Your new project includes outsourced work, and has been going badly. The project deliverables have changed three times, the functional managers keep removing people from the team, and the project schedule baseline has been adjusted four times in the first week. This is most likely due to a lack of:
A scope management plan
A signed project charter
Clear direction from the sponsor
A resource management plan
As an output of Identify Stakeholders, the stakeholder register includes which of the following?
Stakeholder name, major requirements, and communication requirements
Role, major requirements, influence, and classification
Communication requirements, expectations, and level of influence
Interrelationships, level of interest, and engagement level
The software development project has progressed according to plan. The team is very enthusiastic about the product they have created. Now they are looking ahead to finding new projects to work on. You caution them that the current project cannot be considered complete until after the closing process group. Closure includes all the following except:
Updating the company's organizational process assets
Determining performance measures
Turning over the product of the project
Documenting the degree to which each project phase was properly closed after its completion
There are four people on the project team. Work is progressing according to the plan when the customer offers a large bonus if the project can be completed six weeks ahead of schedule. After consulting with management and following change control procedures, the project manager agrees to the new completion date. In order to meet that date, she adds three additional team members. How many channels of communication are there now?
You have several project deliverables that are being provided by sellers. Their teams are working closely with your teams to analyze, evaluate, test, and implement the deliverables within the scope. So far, the issues that have occurred have been within acceptable levels or there has been a plan put in place, either by your team or the seller, to deal with them. Each time an issue occurs, you meet with the team and discuss it. Sometimes there are concerns expressed about who is responsible for handling the issue, even though there has been a plan in place. You have observed that this type of situation can cause tension to build during team meetings. Some of the things you can do to enhance team buy-in and cohesion include:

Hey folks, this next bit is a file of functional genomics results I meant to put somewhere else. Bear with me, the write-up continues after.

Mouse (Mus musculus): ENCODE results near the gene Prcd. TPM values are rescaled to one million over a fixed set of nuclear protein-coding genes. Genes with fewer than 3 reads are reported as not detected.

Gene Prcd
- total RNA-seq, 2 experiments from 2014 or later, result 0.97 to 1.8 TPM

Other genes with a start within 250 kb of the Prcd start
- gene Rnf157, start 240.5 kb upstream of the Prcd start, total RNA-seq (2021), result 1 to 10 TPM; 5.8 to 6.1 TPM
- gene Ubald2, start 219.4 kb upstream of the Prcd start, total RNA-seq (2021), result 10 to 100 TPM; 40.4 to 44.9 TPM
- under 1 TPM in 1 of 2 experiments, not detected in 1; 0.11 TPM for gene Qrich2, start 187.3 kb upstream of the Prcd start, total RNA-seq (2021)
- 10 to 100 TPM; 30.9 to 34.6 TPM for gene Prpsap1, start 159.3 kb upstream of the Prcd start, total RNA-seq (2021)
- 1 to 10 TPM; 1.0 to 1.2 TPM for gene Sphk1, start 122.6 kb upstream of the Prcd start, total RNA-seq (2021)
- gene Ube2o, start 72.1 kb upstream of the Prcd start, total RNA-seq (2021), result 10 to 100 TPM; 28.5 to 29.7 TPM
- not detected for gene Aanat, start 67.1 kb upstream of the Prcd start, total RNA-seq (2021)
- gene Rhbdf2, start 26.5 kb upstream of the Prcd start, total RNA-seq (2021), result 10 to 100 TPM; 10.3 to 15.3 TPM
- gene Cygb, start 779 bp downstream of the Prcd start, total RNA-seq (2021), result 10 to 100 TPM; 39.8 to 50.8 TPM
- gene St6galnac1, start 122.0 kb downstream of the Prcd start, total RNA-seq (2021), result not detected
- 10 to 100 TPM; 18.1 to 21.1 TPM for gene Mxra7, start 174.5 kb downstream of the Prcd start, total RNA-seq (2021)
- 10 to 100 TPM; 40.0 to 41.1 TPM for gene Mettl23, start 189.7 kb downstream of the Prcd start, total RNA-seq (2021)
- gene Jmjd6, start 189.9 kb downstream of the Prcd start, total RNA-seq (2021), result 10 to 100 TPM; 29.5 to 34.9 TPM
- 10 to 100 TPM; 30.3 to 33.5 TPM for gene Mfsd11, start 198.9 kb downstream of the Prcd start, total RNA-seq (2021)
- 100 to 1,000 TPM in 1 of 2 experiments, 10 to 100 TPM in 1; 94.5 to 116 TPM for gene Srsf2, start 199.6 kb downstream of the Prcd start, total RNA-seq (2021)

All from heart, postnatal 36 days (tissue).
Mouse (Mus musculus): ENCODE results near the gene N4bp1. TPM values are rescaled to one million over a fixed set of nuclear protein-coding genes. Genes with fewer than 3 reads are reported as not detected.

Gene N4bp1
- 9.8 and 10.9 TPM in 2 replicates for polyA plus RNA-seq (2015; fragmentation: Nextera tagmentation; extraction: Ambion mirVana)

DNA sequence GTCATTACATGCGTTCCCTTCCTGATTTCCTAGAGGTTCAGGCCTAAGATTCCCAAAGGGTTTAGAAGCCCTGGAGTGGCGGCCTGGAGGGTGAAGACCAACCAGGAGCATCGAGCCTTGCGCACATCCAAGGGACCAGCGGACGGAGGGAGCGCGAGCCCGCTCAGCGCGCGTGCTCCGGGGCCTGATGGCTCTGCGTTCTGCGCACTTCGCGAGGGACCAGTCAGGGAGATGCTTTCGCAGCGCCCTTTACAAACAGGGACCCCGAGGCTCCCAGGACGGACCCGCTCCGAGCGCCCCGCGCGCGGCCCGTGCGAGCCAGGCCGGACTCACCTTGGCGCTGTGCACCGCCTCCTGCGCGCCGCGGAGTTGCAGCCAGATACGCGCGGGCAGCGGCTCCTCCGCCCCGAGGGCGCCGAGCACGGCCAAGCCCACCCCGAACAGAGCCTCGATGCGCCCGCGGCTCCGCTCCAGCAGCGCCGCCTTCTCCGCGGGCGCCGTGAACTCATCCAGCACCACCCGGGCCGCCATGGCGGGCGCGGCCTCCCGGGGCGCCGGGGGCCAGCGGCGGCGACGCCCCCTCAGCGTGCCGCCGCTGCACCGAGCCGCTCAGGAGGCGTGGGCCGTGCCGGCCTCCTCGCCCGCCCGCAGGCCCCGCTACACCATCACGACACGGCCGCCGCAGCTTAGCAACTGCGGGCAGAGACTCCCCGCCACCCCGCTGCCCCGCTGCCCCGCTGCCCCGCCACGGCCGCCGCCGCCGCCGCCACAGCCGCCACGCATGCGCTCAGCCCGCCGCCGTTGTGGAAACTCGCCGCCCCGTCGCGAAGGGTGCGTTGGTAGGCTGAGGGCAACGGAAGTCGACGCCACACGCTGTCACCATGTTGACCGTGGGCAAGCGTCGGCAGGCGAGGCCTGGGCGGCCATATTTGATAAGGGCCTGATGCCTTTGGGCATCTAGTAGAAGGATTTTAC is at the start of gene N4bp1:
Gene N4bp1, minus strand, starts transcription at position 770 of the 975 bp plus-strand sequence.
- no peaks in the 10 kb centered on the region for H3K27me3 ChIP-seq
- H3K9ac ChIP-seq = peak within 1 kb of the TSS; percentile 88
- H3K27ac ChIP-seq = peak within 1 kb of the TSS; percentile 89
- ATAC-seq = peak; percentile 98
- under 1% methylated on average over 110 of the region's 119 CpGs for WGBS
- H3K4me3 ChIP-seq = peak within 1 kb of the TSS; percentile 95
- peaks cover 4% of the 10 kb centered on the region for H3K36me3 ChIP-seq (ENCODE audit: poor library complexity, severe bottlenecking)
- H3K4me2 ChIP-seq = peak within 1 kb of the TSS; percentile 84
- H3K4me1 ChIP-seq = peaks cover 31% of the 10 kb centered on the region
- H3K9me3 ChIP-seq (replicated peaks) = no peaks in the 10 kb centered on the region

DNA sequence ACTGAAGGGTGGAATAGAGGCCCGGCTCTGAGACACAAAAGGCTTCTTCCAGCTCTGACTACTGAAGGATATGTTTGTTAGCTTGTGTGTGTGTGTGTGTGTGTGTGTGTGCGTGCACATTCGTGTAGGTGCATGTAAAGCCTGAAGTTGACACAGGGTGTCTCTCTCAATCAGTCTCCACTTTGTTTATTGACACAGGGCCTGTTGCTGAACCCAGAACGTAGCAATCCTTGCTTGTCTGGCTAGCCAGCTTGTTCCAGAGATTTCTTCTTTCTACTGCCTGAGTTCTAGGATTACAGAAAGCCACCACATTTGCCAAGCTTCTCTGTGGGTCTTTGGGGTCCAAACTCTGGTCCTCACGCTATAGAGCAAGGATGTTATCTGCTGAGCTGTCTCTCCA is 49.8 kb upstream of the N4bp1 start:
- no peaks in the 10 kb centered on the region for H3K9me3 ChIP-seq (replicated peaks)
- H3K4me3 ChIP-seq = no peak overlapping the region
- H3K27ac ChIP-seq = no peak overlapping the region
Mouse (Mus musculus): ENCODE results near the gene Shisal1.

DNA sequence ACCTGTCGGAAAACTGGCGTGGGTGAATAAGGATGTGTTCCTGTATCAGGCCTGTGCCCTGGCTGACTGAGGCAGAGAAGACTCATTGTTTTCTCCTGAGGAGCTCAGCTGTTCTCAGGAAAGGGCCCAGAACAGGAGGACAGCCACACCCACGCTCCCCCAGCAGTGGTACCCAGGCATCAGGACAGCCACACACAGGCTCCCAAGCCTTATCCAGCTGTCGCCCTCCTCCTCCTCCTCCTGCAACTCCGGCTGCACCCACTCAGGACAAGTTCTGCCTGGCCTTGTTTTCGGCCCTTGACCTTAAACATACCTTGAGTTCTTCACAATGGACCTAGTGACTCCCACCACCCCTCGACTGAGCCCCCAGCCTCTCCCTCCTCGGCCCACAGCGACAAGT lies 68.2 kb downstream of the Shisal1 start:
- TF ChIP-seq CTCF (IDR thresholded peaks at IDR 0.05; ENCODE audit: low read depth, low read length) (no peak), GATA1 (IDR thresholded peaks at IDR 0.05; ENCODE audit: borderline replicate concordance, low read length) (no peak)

Discuss lessons learned in the project team meetings, make sure the right people get reports, and hold team members accountable for doing what they committed to doing.
Use project organization charts, ensure people understand the message as you meant it, and make sure everyone gets the same information.
Use emotional intelligence to show empathy and to influence the team, colocate the team, and develop and enforce good ground rules.
Send messages in the mode best for the situation, remember to communicate both up and down the organization, and ensure team members capture lessons learned as they happen.
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